The Sputnik V vaccine candidate has demonstrated “high efficacy” in interim data, reducing by 92 per cent the possibility that those inoculated would be clinically diagnosed with symptomatic Covid-19, Russian authorities have said.
The findings of the trial are not yet peer-reviewed. But they are crucial for India, where the vaccine is being tested on
humans in mid- to late-stage trials by Hyderabad-based Dr Reddy’s Laboratories.
The Sputnik V announcement has come two days after American drug major Pfizer released interim information that showed its Covid-19 vaccine with German biotech firm BioNTech was over 90 per cent effective.
While Pfizer’s interim data was collected from over 43,500 participants, the Sputnik V findings have come from an evaluation of some 16,000 participants, a spokesperson for the Russian Direct Investment Fund (RDIF) said. The Russian sovereign wealth fund has partnered with Dr Reddy’s to test the vaccine in India for approvals here.
“The confirmation is based on the first interim data from the largest double-blind, randomised, placebo-controlled Phase III clinical trials in Russia involving 40,000 volunteers,” RDIF said in a release.
“The trials evaluated efficacy among over 16,000 volunteers who received the vaccine or placebo 21 days after the first injection. As a result of a statistical analysis of 20 confirmed cases of coronavirus, the case split between vaccinated individuals and those who received the placebo indicates that the Sputnik V vaccine had an efficacy rate of 92 per cent after the second dose,” it said.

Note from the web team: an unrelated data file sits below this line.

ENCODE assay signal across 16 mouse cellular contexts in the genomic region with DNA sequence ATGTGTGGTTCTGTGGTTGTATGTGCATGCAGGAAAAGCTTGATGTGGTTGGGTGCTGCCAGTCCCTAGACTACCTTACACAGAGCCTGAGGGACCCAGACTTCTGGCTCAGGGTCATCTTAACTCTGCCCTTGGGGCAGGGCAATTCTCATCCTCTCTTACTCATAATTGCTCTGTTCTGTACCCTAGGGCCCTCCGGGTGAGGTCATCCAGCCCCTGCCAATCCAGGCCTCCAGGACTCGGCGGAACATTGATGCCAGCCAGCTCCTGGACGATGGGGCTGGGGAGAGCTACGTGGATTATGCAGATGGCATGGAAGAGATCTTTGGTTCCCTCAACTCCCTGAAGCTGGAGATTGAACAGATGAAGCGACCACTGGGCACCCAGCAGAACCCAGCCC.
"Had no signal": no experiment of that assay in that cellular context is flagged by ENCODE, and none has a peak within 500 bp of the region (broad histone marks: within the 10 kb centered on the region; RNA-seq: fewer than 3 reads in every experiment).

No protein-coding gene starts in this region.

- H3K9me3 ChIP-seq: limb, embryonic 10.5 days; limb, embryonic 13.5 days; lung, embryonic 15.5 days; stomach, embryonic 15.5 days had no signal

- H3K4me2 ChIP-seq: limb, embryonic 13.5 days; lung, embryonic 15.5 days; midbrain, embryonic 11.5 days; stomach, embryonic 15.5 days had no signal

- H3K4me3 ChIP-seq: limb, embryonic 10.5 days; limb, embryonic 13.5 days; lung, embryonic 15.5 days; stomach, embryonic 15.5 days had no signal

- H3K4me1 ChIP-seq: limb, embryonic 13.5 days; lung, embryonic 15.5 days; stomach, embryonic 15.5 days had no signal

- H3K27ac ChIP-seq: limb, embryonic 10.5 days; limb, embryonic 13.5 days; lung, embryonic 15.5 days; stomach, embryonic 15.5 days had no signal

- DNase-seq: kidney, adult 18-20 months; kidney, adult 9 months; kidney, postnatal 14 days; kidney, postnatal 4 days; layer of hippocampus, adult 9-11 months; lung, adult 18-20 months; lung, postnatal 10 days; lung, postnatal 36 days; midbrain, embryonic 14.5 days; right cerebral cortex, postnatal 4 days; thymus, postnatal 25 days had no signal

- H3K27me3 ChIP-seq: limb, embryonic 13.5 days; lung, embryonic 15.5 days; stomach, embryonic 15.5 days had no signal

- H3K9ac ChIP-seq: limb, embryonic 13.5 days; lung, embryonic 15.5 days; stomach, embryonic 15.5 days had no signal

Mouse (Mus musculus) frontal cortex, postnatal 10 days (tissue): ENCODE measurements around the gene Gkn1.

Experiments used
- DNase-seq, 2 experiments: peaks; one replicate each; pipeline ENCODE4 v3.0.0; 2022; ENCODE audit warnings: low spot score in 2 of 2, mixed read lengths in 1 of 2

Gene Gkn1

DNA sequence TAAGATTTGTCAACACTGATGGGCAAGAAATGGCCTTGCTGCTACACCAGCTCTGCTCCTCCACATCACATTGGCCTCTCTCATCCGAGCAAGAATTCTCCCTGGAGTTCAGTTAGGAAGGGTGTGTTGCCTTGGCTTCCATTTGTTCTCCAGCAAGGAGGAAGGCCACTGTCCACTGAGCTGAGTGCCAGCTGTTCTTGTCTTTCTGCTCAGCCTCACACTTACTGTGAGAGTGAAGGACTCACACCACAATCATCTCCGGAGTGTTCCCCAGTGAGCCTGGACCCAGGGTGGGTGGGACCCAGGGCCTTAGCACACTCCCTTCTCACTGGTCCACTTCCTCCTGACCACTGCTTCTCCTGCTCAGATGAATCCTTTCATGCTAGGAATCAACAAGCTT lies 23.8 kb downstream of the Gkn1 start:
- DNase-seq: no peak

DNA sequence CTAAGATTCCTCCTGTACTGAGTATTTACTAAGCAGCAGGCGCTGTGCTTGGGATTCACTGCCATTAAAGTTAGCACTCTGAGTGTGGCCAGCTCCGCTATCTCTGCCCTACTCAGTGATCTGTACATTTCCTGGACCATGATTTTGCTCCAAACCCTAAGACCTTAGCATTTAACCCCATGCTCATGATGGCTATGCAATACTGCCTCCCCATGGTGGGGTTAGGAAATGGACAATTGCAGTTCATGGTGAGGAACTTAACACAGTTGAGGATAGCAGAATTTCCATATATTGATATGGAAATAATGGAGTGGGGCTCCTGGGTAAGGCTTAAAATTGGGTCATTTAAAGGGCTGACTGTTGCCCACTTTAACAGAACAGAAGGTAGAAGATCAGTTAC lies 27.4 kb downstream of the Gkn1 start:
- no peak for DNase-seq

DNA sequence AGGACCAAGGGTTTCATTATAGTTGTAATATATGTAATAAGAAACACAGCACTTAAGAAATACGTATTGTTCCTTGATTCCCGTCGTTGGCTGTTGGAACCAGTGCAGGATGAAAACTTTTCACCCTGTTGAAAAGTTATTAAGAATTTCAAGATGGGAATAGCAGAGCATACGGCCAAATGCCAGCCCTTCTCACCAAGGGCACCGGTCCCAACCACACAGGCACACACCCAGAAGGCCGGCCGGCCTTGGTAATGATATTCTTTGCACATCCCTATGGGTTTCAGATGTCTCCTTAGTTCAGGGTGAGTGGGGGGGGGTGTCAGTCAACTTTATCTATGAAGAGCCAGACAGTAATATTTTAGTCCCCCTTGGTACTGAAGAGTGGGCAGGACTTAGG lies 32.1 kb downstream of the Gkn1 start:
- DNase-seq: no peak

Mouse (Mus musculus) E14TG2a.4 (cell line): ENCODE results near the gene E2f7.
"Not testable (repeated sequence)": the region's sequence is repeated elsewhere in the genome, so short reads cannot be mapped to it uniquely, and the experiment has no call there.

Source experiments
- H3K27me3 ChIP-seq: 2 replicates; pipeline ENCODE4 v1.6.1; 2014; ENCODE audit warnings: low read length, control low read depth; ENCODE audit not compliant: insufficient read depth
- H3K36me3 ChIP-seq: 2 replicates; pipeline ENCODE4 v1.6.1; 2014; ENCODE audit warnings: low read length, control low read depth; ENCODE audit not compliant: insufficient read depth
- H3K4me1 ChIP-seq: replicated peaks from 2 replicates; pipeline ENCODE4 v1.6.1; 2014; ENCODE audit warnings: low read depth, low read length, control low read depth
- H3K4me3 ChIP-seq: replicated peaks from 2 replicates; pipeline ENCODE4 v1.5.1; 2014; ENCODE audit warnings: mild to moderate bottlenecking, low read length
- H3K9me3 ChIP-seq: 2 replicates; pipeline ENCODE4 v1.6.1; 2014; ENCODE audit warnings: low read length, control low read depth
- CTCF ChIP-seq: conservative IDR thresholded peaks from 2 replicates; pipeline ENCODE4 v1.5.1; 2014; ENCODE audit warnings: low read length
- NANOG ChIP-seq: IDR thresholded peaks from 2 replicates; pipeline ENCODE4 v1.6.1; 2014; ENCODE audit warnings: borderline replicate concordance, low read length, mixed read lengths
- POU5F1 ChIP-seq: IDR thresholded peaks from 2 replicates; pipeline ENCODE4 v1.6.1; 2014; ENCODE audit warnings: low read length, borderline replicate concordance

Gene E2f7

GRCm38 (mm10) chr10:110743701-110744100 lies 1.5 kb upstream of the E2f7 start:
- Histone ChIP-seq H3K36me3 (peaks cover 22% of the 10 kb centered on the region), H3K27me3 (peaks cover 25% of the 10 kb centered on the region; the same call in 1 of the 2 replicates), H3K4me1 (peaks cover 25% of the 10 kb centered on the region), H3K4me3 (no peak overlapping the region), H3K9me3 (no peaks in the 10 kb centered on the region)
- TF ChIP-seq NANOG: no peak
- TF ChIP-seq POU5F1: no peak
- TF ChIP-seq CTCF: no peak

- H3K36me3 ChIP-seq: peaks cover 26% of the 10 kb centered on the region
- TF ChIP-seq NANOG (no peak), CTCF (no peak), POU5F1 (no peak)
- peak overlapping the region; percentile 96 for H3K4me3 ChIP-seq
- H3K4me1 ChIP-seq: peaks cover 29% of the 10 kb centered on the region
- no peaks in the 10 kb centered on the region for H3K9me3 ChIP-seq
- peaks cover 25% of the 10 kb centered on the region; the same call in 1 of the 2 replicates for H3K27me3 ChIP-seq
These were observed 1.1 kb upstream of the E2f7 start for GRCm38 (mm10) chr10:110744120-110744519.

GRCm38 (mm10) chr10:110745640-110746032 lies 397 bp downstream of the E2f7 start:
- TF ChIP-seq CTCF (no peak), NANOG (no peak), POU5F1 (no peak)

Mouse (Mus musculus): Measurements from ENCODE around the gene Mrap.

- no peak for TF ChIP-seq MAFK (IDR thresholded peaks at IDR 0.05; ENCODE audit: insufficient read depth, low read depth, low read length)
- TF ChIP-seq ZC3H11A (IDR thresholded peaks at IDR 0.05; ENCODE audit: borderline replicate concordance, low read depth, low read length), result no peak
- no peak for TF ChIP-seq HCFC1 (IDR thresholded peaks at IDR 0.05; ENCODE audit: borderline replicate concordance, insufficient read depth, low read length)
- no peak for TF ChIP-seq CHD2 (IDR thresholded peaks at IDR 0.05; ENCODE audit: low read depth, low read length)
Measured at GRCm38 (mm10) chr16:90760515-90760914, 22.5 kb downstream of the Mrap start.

The promising interim findings from phase 3 trials of Pfizer’s vaccine candidate excited stock markets in the United States and Europe this week. However, questions remain over the feasibility of introducing this vaccine in Asian and African settings, including in India – given that it is an mRNA vaccine that requires to be stored at ultra-cold temperatures up to minus 90°C, which will involve associated costs of building freezer capacity and maintaining uninterrupted power supply.
Sputnik V is able to work around this issue, the RDIF spokesperson said. “There are two forms of the Sputnik V vaccine – liquid, which would have to be stored at minus 18°C and lyophilised (freeze dried), which can be stored at 2°C to 8°C. The lyophilised form was developed especially for the transportation of the vaccine to remote places, as Russia is a very big country,” the spokesperson told The Indian Express.
“India is also a very big country…the vaccine was developed considering the big distance that it would have to travel to reach the remote areas,” the spokesperson said.
Sputnik V is a human adenovirus vaccine that uses two weakened and genetically modified common cold viruses to carry the code for the cells in the human body to build the Covid-19 spike protein (the spiky outer layer of the SARS-CoV-2 virus). The body’s immune system is expected to recognise this spike protein as a threat and develop an immune response to attack it, so that the real Covid-19 virus would not be able to cause harm when it tries to attack.
In India, Dr Reddy’s is expected to test this vaccine candidate on around 1,500 participants in a phase 2/3 clinical trial across at least 10 sites. On October 28, the company had said during an earnings call that enrollment for the trial would begin within days.
A source close to the development said the vaccination was yet to begin. Queries sent to Dr Reddy’s about the trials in India did not receive an answer until press time on Wednesday night.
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